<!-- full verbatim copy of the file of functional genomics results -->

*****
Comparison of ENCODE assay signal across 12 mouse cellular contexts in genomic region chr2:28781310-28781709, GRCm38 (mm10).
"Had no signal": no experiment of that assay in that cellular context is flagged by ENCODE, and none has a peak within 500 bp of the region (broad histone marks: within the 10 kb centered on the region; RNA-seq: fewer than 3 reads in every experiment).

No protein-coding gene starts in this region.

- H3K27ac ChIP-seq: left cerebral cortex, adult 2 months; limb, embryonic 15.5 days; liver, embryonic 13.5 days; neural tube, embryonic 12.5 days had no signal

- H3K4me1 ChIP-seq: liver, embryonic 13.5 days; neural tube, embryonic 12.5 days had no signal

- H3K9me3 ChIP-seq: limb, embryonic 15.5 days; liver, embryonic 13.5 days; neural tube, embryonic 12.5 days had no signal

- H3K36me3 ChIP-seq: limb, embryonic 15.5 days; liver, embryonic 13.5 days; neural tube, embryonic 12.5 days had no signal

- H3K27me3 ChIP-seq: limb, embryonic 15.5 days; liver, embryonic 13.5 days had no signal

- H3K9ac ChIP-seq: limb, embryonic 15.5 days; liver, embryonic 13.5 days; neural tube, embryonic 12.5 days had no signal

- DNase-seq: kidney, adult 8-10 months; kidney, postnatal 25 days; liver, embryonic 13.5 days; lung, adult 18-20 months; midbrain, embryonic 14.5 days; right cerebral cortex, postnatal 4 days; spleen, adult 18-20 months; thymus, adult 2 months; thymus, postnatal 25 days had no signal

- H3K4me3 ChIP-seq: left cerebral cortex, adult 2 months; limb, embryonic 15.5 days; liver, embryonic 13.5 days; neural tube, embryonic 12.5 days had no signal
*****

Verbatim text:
Comparison of ENCODE assay signal across 12 mouse cellular contexts in genomic region chr2:28781310-28781709, GRCm38 (mm10).
"Had no signal": no experiment of that assay in that cellular context is flagged by ENCODE, and none has a peak within 500 bp of the region (broad histone marks: within the 10 kb centered on the region; RNA-seq: fewer than 3 reads in every experiment).

No protein-coding gene starts in this region.

- H3K27ac ChIP-seq: left cerebral cortex, adult 2 months; limb, embryonic 15.5 days; liver, embryonic 13.5 days; neural tube, embryonic 12.5 days had no signal

- H3K4me1 ChIP-seq: liver, embryonic 13.5 days; neural tube, embryonic 12.5 days had no signal

- H3K9me3 ChIP-seq: limb, embryonic 15.5 days; liver, embryonic 13.5 days; neural tube, embryonic 12.5 days had no signal

- H3K36me3 ChIP-seq: limb, embryonic 15.5 days; liver, embryonic 13.5 days; neural tube, embryonic 12.5 days had no signal

- H3K27me3 ChIP-seq: limb, embryonic 15.5 days; liver, embryonic 13.5 days had no signal

- H3K9ac ChIP-seq: limb, embryonic 15.5 days; liver, embryonic 13.5 days; neural tube, embryonic 12.5 days had no signal

- DNase-seq: kidney, adult 8-10 months; kidney, postnatal 25 days; liver, embryonic 13.5 days; lung, adult 18-20 months; midbrain, embryonic 14.5 days; right cerebral cortex, postnatal 4 days; spleen, adult 18-20 months; thymus, adult 2 months; thymus, postnatal 25 days had no signal

- H3K4me3 ChIP-seq: left cerebral cortex, adult 2 months; limb, embryonic 15.5 days; liver, embryonic 13.5 days; neural tube, embryonic 12.5 days had no signal